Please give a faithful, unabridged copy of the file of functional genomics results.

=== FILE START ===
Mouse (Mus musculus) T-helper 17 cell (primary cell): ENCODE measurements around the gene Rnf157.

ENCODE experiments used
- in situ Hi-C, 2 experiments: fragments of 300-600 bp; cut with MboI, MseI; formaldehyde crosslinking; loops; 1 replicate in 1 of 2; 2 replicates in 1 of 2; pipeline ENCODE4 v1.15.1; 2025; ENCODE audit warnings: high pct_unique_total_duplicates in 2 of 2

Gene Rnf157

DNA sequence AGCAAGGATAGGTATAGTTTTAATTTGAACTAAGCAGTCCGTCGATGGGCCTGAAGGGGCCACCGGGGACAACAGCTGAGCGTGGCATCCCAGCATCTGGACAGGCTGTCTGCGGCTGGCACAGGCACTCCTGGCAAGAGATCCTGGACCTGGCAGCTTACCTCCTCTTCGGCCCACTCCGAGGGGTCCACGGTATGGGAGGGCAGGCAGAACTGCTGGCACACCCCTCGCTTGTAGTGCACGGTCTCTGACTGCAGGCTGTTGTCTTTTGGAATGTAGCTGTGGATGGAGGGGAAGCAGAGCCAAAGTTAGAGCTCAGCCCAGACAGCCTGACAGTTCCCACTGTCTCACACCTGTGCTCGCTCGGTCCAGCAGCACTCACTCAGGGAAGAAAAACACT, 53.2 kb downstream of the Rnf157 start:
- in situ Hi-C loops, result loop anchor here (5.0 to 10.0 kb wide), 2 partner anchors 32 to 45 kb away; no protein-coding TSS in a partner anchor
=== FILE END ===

Mouse (Mus musculus) T-helper 17 cell (primary cell): ENCODE measurements around the gene Rnf157.

ENCODE experiments used
- in situ Hi-C, 2 experiments: fragments of 300-600 bp; cut with MboI, MseI; formaldehyde crosslinking; loops; 1 replicate in 1 of 2; 2 replicates in 1 of 2; pipeline ENCODE4 v1.15.1; 2025; ENCODE audit warnings: high pct_unique_total_duplicates in 2 of 2

Gene Rnf157

DNA sequence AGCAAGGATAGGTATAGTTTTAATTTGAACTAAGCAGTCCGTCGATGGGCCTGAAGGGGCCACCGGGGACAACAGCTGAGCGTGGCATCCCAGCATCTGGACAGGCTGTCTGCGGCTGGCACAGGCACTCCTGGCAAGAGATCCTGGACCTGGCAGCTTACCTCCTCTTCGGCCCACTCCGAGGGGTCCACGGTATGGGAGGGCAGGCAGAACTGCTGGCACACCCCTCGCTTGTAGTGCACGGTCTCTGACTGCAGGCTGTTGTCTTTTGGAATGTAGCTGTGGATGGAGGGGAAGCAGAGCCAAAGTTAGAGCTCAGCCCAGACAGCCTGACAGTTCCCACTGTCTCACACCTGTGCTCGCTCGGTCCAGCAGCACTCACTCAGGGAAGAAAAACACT, 53.2 kb downstream of the Rnf157 start:
- in situ Hi-C loops, result loop anchor here (5.0 to 10.0 kb wide), 2 partner anchors 32 to 45 kb away; no protein-coding TSS in a partner anchor